Farmer's Daughter said...

Oh my gosh! I used to LOVE shrinky dinks!

I want some #6 plastic now... uh-oh!

The Mom said...

Shrinky dinks are awesome! Another thing those clamshells are good for is starting seeds. They make wonderful little mini greenhouses and can be used over and over.

Lisa A. said...

Great idea! Why won't the recycler take that kind of plastic?

Kelsie said...

Yep! I winter sowed several of my medicinal herbs in those clamshells, and they did GREAT. Just another idea for you. :)

Green Bean said...

Abbie: Weren't shrinky dinks such fun as kids.

Mom: Oh, I love the seed starting idea! Totally using that one.

Lisa: Our recycler does not accept clamshells - even ones that are number 1 or 2 plastic which is supposed to be the best for recycling. I'm not exactly sure why.

Kelsie: Another vote for the mini greenhouses. It's a great use especially for the ones we get that are not number 6 plastic. That is, if I'm not successful in avoiding clamshells the rest of the year.

Olivia said...

While our recycler takes these clamshells, I save the few that I have for picking berries at local U-Picks - they are a good size as the berries don't get squashed and the fact that they have lids means that the berries don't roll all over the car while transporting them home. I just wash them out and reuse them.

Daisy said...

I know the feeling! I've used little plastic containers as seed starters, but sometimes I even use them to freeze small amounts of things like spinach or rhubarb.

Erin aka Conscious Shopper said...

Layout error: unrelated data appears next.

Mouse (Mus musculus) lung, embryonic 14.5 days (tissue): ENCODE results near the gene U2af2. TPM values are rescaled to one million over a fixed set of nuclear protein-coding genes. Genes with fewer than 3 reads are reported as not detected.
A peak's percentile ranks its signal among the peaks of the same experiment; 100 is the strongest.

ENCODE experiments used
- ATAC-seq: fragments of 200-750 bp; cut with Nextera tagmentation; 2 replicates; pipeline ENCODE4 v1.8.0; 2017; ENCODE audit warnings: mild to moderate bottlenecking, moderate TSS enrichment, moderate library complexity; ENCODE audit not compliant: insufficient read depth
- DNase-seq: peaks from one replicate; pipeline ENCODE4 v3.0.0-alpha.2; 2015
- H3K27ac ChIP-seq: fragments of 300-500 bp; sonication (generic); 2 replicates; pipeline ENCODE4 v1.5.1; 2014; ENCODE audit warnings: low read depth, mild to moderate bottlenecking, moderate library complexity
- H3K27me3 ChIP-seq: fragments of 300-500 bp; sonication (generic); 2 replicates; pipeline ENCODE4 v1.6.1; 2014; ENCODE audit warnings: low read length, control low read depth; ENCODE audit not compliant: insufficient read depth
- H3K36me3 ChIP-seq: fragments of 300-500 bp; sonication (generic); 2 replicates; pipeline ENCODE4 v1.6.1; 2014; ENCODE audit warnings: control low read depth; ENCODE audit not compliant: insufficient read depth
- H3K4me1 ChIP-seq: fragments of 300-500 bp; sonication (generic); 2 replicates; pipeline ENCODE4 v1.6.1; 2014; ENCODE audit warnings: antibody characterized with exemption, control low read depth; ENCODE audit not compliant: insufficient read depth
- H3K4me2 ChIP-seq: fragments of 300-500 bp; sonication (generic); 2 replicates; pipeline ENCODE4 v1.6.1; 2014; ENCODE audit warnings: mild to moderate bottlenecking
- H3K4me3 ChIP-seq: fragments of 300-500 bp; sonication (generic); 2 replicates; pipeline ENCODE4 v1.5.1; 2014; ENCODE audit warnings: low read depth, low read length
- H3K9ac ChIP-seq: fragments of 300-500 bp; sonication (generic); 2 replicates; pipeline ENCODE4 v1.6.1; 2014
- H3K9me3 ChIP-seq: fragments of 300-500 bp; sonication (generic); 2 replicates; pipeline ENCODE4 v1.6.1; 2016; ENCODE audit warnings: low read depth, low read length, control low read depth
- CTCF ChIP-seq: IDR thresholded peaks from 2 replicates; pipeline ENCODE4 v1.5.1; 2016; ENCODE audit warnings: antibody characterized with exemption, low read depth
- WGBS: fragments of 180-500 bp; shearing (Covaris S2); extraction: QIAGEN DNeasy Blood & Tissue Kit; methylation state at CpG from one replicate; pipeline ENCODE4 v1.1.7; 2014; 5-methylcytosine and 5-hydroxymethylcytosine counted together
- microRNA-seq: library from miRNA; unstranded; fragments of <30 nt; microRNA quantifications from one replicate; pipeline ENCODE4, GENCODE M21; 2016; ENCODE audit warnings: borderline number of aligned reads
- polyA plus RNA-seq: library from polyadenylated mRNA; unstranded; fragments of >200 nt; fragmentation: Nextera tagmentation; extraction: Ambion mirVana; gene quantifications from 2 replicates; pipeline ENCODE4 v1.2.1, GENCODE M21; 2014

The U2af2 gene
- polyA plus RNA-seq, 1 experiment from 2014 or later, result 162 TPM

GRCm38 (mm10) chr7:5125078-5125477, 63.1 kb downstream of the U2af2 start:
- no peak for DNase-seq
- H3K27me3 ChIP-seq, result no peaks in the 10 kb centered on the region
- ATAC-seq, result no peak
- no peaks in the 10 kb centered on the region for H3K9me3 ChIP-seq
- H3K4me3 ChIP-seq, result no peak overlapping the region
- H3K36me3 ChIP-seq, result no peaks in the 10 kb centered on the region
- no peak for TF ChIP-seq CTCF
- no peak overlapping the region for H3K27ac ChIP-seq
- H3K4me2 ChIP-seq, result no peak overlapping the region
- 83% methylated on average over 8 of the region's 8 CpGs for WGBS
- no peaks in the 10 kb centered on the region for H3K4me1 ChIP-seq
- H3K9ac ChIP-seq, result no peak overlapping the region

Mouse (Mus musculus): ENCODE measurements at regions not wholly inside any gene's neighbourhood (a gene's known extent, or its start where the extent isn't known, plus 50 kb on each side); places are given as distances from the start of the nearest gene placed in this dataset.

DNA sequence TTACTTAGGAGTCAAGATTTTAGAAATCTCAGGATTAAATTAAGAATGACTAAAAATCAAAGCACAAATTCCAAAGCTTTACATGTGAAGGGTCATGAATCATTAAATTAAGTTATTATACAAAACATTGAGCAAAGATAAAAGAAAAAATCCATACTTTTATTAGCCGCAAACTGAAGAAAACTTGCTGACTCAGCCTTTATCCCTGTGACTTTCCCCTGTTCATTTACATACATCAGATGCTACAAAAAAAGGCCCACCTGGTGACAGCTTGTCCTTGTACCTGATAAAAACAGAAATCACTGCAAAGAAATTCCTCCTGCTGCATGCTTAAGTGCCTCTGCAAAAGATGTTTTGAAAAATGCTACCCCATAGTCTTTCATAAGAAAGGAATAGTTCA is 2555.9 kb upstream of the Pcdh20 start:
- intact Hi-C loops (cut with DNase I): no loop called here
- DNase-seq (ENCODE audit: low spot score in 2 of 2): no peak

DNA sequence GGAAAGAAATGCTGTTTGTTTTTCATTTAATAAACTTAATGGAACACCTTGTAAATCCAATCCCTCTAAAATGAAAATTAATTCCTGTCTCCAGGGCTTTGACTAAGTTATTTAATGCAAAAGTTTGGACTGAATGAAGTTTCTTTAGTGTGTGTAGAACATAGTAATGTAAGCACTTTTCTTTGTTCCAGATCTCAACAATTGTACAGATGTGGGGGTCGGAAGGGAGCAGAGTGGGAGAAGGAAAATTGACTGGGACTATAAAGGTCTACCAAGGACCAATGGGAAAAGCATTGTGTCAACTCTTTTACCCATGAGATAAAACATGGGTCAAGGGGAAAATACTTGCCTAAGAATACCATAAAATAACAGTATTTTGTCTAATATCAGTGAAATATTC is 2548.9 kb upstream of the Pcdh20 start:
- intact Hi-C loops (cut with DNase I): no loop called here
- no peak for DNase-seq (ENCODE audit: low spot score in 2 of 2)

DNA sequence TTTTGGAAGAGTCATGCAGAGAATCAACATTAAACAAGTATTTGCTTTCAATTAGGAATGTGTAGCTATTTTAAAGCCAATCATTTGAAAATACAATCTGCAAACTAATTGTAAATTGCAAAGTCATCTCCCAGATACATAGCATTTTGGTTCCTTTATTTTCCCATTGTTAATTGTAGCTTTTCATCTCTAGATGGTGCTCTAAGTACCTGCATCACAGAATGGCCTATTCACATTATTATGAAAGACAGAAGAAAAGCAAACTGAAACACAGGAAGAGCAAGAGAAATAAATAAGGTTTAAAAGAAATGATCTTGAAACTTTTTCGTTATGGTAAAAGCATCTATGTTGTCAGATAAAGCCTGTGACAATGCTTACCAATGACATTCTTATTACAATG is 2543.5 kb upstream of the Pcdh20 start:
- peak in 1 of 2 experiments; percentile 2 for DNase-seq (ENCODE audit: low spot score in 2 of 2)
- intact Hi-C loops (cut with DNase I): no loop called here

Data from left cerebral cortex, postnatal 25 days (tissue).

Funny that you wrote about this today! I picked up a children's crafts book from the library this week that had instructions for doing something like this. We were thinking about trying it. Glad to see it works!

Green Bean said...

Olivia: That's another good idea. I've been reusing my strawberry baskets to hold our homegrown cherry tomatoes - before returning the baskets to the farmers market for reuse. Love being able to avoid the trash can.

Daisy: Not that's an idea! Ours all had holes. Does it not matter if there's some air that gets in when you freeze the spinach and such?

Erin: Great minds think alike! And yes, it definitely works and was a lot of fun.

Anonymous said...

Oh! Oh! Oh! My eyes! And nose! Make it stop! Noxious styrene! Not green! Not! Not! Not!

Okay, I'm done now. Just don't let this happen again.

Green Bean said...

Beth: Oh, I knew you couldn't resist.

Beany said...

Glad I'm not the only one. I got mine from the CSA whose subscription I eventually cancelled because we couldn't come to an agreement on proper packaging. I've saved all my plastic and styrofoam clamshells. I washed them and have reused some of them for charity work - making sandwiches for homeless for example.

SusanB said...

It's the only way to get blueberries around here -- and we go through a lot of locally grown blueberries. Most of the clamshells are now #1 100% recycled PETE for what it's worth -- last year there were some #6 in the mix. (All the other farmer's market small fruit is in cardboard).

I use the plastic clamshells to store other produce in the fridge. And my big use is to cut off the bottoms and tops and use the bodies to cage seeds and seedlings and prevent squirrel and rabbit depravation. So right now I'm not complaining too much.